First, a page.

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Akihabara: Fusion of Technology and Fantasy

SNA (Tokyo) — Akihabara symbolizes more than any other location the high-technology, quirky image that Japan had established worldwide by the 1980s. In recent decades, Akihabara has also developed its own unique culture, which is recognized throughout Japan and beyond.


Narrator: Not far from Tokyo Station is one of the best known areas of Japan, it is Akihabara, which symbolizes more than any other location the high technology quirky image that Japan has established worldwide since the 1980s. After decades of sluggish economic growth, Akihabara may not quite have the aura of cutting-edge global power that it once did. But it remains the nation’s premier electric town for locals and international visitors alike.

Local Man 1: Of course, this is an era for electronics. There are many kinds of products. I buy my home computers here.

Narrator: Not strictly confined to electronics, Akihabara is also the place to go for various kinds of hobbyists or for those simply looking for the unusual.

Local Man 2: You can discover many different things here. It’s the place to come find hidden treasures

Narrator: At its origins, Akihabara was a location for black markets on the early postwar years where people could buy illicit items and supplies. It still preserves something of that atmosphere, even if almost everything traded here now is quite legal. On the other hand, Akihabara is located within Tokyo’s Chiyoda Ward, the same ward that includes the main buildings of the national government. There are literally hundreds of electronic shops here. Some of them very small operations, and some very large. As one might expect, electric town is also a brilliant site in the early evenings. It’s a great place to come after work to find that one little gizmo that you’ve been hunting for but were unable to find elsewhere, or you might want to go up market and purchase your very own robot.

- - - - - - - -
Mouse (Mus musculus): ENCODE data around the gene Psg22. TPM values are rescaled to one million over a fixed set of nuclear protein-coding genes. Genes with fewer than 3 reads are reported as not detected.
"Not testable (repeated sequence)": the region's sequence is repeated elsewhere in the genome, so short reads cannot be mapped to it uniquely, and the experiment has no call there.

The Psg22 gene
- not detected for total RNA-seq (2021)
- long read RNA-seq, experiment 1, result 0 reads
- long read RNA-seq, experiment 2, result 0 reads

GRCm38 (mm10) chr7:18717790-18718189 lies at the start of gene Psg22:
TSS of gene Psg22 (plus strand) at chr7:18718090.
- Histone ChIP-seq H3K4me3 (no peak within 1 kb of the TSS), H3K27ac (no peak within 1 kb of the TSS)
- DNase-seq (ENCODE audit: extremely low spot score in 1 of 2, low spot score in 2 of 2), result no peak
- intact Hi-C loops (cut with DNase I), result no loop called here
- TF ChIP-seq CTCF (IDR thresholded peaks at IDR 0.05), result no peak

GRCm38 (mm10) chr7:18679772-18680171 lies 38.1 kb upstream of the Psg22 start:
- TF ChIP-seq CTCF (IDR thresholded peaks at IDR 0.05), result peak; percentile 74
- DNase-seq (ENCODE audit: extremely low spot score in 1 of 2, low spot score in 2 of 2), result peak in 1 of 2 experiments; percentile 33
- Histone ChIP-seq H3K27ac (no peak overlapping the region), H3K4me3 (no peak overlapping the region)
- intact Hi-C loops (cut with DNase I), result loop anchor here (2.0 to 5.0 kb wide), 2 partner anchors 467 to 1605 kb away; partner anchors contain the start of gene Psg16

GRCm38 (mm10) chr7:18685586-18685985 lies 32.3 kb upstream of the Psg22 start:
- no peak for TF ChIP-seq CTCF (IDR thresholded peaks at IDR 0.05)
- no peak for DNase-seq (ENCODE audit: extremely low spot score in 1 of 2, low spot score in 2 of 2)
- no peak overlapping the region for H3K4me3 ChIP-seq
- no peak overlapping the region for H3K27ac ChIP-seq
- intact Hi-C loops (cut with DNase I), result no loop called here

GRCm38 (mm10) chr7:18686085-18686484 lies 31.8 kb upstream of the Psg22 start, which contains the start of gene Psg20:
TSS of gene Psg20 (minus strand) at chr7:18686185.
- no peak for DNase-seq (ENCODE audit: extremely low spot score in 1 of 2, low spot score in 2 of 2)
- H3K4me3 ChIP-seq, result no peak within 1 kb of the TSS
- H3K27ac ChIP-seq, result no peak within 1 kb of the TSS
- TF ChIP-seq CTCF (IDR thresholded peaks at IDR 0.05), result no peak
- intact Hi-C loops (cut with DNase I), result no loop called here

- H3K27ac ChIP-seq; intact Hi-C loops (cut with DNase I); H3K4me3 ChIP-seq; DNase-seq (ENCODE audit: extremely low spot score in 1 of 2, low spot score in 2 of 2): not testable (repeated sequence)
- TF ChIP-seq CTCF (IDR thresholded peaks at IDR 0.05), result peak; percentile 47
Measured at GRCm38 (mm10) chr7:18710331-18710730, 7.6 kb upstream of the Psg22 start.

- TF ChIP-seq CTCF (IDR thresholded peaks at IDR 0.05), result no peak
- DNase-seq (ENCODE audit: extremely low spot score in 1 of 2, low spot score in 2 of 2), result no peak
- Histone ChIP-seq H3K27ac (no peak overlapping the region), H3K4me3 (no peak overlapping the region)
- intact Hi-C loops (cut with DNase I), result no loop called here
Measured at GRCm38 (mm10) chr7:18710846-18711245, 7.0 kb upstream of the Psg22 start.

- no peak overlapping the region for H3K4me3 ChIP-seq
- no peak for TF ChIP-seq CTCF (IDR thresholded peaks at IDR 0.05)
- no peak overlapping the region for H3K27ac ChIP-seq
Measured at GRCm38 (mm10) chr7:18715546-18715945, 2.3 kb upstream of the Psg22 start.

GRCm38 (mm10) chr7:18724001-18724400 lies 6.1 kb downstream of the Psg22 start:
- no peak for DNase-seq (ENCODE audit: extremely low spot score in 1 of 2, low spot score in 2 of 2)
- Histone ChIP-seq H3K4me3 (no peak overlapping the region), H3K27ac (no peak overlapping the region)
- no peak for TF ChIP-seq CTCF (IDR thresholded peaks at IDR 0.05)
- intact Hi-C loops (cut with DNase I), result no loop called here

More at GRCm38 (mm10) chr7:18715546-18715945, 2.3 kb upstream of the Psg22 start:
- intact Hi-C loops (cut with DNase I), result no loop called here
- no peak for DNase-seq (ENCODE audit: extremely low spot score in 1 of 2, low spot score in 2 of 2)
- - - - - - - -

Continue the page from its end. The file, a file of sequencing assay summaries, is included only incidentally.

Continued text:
Store Employee: Many customers say they haven’t seen such a robot before. Some feel that robots are too complex. But when they get a chance to interact directly they realize it is something they can understand and recently some people are buying these robots.

Narrator: If you want, you can even hear from the robot directly.

Robot: By the way, my name is Nao. We have robots from all over the world here.

Narrator: In recent decades, Akihabara has developed its own unique culture which is recognized throughout Japan and beyond. One of the key words associated with Akihabara is otaku, which can be roughly translated into English as “nerd.” Akihabara is the nerd’s paradise based on some kind of fusion of technology, anime and, perhaps, social inadequacy, institutions such as the maid cafe have appeared.

Maid Cafe Staff: We have many foreign customers, men and women. This is the country of dreams. It makes you energetic. Everybody says ‘nyaa nyaa’ or ‘moe moe’. You can enter a fantasy world. We become happy and want people to come here.

Narrator: Love it or hate it, it is undeniable that Akihabara thrives on its own kind of energy. This is the Shingetsu News Agency, reporting from Tokyo.

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